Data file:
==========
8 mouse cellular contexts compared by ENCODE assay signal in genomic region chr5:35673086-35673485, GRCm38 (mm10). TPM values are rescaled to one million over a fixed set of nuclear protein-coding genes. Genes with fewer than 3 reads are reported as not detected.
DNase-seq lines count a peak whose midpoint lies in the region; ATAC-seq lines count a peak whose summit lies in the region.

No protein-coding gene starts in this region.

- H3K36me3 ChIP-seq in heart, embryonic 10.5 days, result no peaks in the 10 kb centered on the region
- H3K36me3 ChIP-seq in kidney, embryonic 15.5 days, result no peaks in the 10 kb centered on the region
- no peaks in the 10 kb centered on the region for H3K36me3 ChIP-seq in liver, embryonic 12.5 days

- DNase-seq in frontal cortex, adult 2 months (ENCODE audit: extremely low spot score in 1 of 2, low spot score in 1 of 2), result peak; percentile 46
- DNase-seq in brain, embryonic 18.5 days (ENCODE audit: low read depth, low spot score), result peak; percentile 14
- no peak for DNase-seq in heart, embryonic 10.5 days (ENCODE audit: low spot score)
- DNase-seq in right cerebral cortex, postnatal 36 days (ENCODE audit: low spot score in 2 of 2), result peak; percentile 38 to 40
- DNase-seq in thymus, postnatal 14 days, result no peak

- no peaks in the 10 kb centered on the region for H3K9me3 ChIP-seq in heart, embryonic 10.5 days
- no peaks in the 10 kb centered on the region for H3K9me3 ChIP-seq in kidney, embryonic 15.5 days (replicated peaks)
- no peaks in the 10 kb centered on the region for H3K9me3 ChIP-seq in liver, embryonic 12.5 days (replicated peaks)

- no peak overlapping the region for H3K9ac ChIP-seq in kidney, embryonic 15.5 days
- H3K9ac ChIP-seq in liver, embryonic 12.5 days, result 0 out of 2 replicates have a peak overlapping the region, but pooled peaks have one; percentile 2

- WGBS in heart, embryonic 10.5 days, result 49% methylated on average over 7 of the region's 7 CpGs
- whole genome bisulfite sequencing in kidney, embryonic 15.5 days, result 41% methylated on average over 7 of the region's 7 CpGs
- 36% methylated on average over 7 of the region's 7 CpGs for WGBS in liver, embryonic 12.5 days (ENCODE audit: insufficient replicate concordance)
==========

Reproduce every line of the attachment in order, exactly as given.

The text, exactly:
8 mouse cellular contexts compared by ENCODE assay signal in genomic region chr5:35673086-35673485, GRCm38 (mm10). TPM values are rescaled to one million over a fixed set of nuclear protein-coding genes. Genes with fewer than 3 reads are reported as not detected.
DNase-seq lines count a peak whose midpoint lies in the region; ATAC-seq lines count a peak whose summit lies in the region.

No protein-coding gene starts in this region.

- H3K36me3 ChIP-seq in heart, embryonic 10.5 days, result no peaks in the 10 kb centered on the region
- H3K36me3 ChIP-seq in kidney, embryonic 15.5 days, result no peaks in the 10 kb centered on the region
- no peaks in the 10 kb centered on the region for H3K36me3 ChIP-seq in liver, embryonic 12.5 days

- DNase-seq in frontal cortex, adult 2 months (ENCODE audit: extremely low spot score in 1 of 2, low spot score in 1 of 2), result peak; percentile 46
- DNase-seq in brain, embryonic 18.5 days (ENCODE audit: low read depth, low spot score), result peak; percentile 14
- no peak for DNase-seq in heart, embryonic 10.5 days (ENCODE audit: low spot score)
- DNase-seq in right cerebral cortex, postnatal 36 days (ENCODE audit: low spot score in 2 of 2), result peak; percentile 38 to 40
- DNase-seq in thymus, postnatal 14 days, result no peak

- no peaks in the 10 kb centered on the region for H3K9me3 ChIP-seq in heart, embryonic 10.5 days
- no peaks in the 10 kb centered on the region for H3K9me3 ChIP-seq in kidney, embryonic 15.5 days (replicated peaks)
- no peaks in the 10 kb centered on the region for H3K9me3 ChIP-seq in liver, embryonic 12.5 days (replicated peaks)

- no peak overlapping the region for H3K9ac ChIP-seq in kidney, embryonic 15.5 days
- H3K9ac ChIP-seq in liver, embryonic 12.5 days, result 0 out of 2 replicates have a peak overlapping the region, but pooled peaks have one; percentile 2

- WGBS in heart, embryonic 10.5 days, result 49% methylated on average over 7 of the region's 7 CpGs
- whole genome bisulfite sequencing in kidney, embryonic 15.5 days, result 41% methylated on average over 7 of the region's 7 CpGs
- 36% methylated on average over 7 of the region's 7 CpGs for WGBS in liver, embryonic 12.5 days (ENCODE audit: insufficient replicate concordance)